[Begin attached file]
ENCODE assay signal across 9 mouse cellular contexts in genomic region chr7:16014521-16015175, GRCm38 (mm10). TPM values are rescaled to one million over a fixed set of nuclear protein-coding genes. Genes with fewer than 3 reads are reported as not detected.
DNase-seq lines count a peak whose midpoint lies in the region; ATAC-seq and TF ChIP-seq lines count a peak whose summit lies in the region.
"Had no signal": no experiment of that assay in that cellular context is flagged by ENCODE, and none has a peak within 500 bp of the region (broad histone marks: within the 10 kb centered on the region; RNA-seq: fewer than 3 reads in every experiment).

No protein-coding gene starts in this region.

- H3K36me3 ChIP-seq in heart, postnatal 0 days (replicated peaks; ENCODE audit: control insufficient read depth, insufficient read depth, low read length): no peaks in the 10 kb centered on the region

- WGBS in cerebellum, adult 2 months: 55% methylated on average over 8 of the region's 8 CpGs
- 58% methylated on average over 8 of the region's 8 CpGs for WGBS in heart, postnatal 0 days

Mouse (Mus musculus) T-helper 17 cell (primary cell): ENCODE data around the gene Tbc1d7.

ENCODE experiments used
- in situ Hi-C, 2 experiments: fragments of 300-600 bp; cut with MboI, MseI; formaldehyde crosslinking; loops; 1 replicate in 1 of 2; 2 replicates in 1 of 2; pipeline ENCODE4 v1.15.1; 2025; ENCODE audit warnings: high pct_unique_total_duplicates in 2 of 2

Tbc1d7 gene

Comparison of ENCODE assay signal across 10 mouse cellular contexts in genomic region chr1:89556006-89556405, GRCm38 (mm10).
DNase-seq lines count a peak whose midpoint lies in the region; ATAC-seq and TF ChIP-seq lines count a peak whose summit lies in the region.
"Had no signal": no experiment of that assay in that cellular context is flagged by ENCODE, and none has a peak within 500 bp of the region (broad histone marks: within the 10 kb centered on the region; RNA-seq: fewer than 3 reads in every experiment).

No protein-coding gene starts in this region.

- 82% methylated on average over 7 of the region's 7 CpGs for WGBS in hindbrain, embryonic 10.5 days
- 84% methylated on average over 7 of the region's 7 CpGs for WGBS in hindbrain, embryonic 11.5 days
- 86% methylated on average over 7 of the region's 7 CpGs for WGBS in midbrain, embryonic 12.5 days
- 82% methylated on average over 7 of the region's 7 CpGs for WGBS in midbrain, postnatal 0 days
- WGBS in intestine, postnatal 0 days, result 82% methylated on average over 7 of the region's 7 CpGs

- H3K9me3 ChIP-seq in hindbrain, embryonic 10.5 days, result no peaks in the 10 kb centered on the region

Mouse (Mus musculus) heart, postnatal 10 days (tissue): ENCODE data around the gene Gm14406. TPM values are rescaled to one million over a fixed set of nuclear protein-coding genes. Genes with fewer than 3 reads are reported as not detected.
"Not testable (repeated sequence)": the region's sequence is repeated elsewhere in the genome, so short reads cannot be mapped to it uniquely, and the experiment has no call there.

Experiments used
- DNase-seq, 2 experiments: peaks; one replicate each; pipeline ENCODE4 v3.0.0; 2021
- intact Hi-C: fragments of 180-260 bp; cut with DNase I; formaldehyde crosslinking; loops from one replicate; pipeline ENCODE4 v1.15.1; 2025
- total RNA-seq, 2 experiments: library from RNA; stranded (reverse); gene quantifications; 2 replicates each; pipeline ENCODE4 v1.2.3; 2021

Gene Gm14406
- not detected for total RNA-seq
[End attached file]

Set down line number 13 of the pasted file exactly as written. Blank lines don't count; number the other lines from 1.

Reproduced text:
DNase-seq lines count a peak whose midpoint lies in the region; ATAC-seq and TF ChIP-seq lines count a peak whose summit lies in the region.